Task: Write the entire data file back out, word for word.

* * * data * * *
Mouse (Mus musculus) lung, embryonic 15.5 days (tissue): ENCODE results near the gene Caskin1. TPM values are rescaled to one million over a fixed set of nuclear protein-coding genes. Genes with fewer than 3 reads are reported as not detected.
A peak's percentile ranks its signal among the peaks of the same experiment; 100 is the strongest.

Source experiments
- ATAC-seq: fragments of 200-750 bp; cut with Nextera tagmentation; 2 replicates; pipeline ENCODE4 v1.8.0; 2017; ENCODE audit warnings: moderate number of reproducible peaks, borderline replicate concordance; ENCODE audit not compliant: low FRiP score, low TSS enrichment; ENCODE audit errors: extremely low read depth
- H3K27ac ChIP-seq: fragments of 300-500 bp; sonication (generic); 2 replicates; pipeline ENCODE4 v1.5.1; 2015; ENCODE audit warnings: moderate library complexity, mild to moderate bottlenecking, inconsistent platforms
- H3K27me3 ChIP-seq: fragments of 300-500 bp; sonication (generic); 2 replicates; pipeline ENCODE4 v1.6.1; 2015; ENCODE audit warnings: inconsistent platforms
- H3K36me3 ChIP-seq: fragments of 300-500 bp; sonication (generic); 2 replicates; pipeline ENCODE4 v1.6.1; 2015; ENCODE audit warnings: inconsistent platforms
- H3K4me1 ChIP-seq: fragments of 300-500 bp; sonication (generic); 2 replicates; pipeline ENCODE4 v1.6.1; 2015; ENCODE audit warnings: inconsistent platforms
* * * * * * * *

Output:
Mouse (Mus musculus) lung, embryonic 15.5 days (tissue): ENCODE results near the gene Caskin1. TPM values are rescaled to one million over a fixed set of nuclear protein-coding genes. Genes with fewer than 3 reads are reported as not detected.
A peak's percentile ranks its signal among the peaks of the same experiment; 100 is the strongest.

Source experiments
- ATAC-seq: fragments of 200-750 bp; cut with Nextera tagmentation; 2 replicates; pipeline ENCODE4 v1.8.0; 2017; ENCODE audit warnings: moderate number of reproducible peaks, borderline replicate concordance; ENCODE audit not compliant: low FRiP score, low TSS enrichment; ENCODE audit errors: extremely low read depth
- H3K27ac ChIP-seq: fragments of 300-500 bp; sonication (generic); 2 replicates; pipeline ENCODE4 v1.5.1; 2015; ENCODE audit warnings: moderate library complexity, mild to moderate bottlenecking, inconsistent platforms
- H3K27me3 ChIP-seq: fragments of 300-500 bp; sonication (generic); 2 replicates; pipeline ENCODE4 v1.6.1; 2015; ENCODE audit warnings: inconsistent platforms
- H3K36me3 ChIP-seq: fragments of 300-500 bp; sonication (generic); 2 replicates; pipeline ENCODE4 v1.6.1; 2015; ENCODE audit warnings: inconsistent platforms
- H3K4me1 ChIP-seq: fragments of 300-500 bp; sonication (generic); 2 replicates; pipeline ENCODE4 v1.6.1; 2015; ENCODE audit warnings: inconsistent platforms